In a puzzling blockchain event, an anonymous individual has spent around $64,000 to inscribe approximately 9 megabytes of cryptic binary data onto the Bitcoin blockchain. This activity was reported in a January 7 post on X (formerly Twitter) from the Ordinals explorer Ord.io, revealing that over 1 Bitcoin was used in 332 inscriptions around 11:20 am UTC on January 6.
The nature and purpose of the inscribed data remain unknown, baffling observers who have attempted to decipher it, including unsuccessful attempts using OpenAI’s ChatGPT. Speculation suggests that the data might be encrypted, making decryption potentially impossible or extremely challenging.
The identity of the individual behind this inscription is also a mystery. The Bitcoin address used for these inscriptions is simply titled “Unnamed” on Ord.io. The content of the inscribed data encompasses a variety of symbols from English, Greek, and mathematical languages.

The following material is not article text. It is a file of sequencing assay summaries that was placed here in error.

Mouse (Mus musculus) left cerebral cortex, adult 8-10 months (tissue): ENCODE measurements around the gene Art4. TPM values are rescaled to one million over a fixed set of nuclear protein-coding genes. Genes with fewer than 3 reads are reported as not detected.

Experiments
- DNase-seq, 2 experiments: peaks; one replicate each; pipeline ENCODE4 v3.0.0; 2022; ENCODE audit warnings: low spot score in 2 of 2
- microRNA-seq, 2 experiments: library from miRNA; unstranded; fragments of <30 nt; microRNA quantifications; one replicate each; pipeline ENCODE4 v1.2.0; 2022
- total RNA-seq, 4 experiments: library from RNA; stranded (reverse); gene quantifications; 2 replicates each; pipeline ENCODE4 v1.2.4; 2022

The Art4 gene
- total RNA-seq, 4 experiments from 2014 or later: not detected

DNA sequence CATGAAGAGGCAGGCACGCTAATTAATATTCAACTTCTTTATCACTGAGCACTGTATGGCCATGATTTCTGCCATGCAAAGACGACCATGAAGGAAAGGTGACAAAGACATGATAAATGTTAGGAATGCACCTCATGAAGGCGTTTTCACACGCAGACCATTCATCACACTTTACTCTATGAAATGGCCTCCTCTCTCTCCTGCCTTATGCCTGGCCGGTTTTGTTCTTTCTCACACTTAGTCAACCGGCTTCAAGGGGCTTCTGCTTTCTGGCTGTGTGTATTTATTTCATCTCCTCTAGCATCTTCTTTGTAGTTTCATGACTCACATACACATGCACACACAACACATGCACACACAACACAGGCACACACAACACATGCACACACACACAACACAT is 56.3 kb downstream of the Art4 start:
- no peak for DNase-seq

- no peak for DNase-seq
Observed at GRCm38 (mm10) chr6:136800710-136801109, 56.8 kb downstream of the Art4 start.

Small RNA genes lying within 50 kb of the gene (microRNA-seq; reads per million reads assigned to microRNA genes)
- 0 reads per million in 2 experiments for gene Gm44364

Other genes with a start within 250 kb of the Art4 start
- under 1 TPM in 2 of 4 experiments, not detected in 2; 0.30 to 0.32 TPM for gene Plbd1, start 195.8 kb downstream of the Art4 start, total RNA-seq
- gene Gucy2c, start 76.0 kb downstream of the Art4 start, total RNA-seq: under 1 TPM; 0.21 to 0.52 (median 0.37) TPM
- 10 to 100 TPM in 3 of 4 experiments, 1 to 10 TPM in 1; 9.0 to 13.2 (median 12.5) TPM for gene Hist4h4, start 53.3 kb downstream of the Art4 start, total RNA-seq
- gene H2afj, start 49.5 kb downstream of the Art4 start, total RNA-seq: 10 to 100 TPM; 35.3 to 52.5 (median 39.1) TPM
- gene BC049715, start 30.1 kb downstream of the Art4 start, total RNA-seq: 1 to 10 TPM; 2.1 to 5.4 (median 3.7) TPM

Adding to the intrigue, two out of the 332 inscriptions are marked with digital pepperoni pizza icons. According to Ord.io, this signifies the inclusion of satoshis from the historic 10,000 BTC transaction used by early Bitcoin contributor Laszlo Hanyecz to purchase two Papa John’s pepperoni pizzas on May 22, 2010.
This enigmatic event comes just a day after another notable occurrence on January 5, where 26.9 BTC, valued at $1.17 million, was transferred to Bitcoin’s Genesis wallet, the first-ever Bitcoin wallet. This sparked various theories among crypto enthusiasts. Conor Grogan, one of Coinbase’s directors, speculated whether Satoshi Nakamoto, Bitcoin’s creator, had become active or if someone had deliberately burnt a significant sum. Jeremy Hogan, a pro-XRP lawyer, suggested it might be an attempt to coax Nakamoto into revealing themselves by reporting the funds to the U.S. Internal Revenue Service, though this theory hinges on Nakamoto being subject to U.S. tax laws.